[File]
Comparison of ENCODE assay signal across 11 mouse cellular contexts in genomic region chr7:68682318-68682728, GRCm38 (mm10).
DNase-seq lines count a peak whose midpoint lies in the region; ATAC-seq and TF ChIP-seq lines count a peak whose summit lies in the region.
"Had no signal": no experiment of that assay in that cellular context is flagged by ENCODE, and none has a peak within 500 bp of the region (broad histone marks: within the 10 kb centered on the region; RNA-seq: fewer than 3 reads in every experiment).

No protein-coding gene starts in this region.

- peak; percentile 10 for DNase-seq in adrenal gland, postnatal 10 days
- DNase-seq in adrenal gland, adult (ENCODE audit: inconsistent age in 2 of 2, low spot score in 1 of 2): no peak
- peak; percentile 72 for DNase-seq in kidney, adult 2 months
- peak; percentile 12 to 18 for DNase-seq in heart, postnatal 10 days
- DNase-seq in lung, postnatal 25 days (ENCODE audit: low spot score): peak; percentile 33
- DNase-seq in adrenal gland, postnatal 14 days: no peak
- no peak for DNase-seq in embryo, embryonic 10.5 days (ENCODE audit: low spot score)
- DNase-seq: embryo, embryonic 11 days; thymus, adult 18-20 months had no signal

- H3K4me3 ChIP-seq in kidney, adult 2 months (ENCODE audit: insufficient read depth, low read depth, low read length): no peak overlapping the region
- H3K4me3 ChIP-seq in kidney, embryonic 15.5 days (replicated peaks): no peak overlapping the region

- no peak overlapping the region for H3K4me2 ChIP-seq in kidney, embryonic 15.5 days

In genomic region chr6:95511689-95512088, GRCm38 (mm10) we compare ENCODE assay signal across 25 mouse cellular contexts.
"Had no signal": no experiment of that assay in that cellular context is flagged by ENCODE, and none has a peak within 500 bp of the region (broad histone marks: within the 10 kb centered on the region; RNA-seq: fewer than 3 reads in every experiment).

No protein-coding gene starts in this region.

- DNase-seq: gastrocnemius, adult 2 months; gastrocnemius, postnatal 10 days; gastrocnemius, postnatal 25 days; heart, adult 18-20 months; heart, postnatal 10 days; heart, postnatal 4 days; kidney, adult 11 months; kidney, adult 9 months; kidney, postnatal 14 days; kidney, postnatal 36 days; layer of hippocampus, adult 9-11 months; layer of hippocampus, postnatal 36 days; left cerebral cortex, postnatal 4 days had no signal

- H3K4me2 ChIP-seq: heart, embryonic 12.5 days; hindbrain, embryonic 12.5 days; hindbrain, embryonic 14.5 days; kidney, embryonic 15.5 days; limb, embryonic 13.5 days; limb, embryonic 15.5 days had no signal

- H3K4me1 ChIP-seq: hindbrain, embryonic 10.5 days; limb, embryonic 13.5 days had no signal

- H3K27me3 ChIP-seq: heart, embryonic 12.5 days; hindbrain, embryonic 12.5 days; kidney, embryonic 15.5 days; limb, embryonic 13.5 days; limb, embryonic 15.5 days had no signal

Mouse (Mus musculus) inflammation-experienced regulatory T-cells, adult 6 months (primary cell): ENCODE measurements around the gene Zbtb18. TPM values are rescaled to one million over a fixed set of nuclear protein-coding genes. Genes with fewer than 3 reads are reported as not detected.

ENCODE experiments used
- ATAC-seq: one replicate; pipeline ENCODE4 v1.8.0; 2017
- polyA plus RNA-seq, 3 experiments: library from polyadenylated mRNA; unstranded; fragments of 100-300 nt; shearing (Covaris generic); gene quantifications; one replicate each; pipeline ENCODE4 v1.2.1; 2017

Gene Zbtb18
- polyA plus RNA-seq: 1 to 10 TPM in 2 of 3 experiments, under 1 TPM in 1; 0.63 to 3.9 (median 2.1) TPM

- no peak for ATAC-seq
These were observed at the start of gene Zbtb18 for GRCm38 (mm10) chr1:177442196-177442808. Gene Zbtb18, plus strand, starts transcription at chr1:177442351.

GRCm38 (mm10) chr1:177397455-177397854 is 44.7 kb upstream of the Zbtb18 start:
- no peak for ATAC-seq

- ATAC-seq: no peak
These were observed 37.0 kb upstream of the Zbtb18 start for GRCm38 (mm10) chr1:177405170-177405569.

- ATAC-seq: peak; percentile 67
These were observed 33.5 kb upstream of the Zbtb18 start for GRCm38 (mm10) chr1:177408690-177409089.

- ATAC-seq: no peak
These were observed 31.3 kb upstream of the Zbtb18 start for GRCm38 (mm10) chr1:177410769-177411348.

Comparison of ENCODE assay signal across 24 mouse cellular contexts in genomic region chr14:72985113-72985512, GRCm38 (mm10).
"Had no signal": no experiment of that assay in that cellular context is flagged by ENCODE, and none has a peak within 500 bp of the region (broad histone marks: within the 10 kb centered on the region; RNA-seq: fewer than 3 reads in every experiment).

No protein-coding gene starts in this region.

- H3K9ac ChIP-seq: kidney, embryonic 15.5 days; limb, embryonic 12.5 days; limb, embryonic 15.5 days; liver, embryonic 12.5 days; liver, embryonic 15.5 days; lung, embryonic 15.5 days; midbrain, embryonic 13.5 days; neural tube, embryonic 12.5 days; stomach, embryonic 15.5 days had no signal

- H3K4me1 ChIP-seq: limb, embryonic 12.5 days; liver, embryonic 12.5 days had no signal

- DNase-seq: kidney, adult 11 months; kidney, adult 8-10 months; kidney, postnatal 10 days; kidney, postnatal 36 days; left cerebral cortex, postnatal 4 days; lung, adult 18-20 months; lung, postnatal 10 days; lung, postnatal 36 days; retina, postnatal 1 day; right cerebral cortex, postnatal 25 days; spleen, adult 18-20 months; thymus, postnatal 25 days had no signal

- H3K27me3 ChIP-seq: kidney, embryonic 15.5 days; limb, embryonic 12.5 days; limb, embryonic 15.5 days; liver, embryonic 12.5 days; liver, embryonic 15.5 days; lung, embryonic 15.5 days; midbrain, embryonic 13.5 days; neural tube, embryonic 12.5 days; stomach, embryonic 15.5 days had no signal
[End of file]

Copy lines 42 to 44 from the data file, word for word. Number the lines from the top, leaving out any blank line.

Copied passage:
- H3K9ac ChIP-seq: kidney, embryonic 15.5 days; limb, embryonic 12.5 days; limb, embryonic 15.5 days; liver, embryonic 12.5 days; liver, embryonic 15.5 days; lung, embryonic 15.5 days; midbrain, embryonic 13.5 days; neural tube, embryonic 12.5 days; stomach, embryonic 15.5 days had no signal

- H3K4me1 ChIP-seq: limb, embryonic 12.5 days; liver, embryonic 12.5 days had no signal

- DNase-seq: kidney, adult 11 months; kidney, adult 8-10 months; kidney, postnatal 10 days; kidney, postnatal 36 days; left cerebral cortex, postnatal 4 days; lung, adult 18-20 months; lung, postnatal 10 days; lung, postnatal 36 days; retina, postnatal 1 day; right cerebral cortex, postnatal 25 days; spleen, adult 18-20 months; thymus, postnatal 25 days had no signal